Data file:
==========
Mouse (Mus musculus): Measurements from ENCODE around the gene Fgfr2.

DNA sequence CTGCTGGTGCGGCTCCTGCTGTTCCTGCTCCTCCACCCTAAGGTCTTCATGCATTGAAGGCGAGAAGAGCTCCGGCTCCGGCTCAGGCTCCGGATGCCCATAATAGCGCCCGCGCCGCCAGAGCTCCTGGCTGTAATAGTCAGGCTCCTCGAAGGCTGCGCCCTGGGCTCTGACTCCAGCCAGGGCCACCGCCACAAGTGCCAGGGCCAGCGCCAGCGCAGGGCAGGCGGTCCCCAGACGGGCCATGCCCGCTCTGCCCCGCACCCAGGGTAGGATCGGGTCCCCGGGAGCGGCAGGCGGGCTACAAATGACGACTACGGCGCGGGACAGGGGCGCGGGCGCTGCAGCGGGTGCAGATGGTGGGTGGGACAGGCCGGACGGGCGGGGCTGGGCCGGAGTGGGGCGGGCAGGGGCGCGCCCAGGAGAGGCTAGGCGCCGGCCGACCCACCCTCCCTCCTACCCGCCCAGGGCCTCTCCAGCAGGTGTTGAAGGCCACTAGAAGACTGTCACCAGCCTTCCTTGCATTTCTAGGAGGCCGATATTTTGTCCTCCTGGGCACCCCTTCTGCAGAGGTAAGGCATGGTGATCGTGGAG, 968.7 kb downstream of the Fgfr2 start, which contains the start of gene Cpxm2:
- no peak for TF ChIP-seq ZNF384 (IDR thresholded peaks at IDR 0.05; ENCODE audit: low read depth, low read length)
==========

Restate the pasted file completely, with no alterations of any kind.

Mouse (Mus musculus): Measurements from ENCODE around the gene Fgfr2.

DNA sequence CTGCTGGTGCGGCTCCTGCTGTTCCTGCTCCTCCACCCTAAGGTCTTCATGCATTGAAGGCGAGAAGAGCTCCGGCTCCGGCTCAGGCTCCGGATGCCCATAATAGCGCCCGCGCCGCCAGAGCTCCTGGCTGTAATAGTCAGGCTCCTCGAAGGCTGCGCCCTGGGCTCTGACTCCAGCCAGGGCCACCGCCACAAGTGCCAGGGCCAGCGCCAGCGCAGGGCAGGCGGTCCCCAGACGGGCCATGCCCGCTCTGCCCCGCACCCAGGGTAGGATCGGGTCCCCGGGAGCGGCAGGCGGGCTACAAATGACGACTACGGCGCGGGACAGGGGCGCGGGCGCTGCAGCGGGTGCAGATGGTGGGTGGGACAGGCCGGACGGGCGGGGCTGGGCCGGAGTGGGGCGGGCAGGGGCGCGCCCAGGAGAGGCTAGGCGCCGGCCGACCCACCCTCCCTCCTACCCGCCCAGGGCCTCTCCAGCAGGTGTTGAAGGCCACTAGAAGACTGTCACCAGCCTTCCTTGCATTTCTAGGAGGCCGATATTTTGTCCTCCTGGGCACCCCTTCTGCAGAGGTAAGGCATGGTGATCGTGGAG, 968.7 kb downstream of the Fgfr2 start, which contains the start of gene Cpxm2:
- no peak for TF ChIP-seq ZNF384 (IDR thresholded peaks at IDR 0.05; ENCODE audit: low read depth, low read length)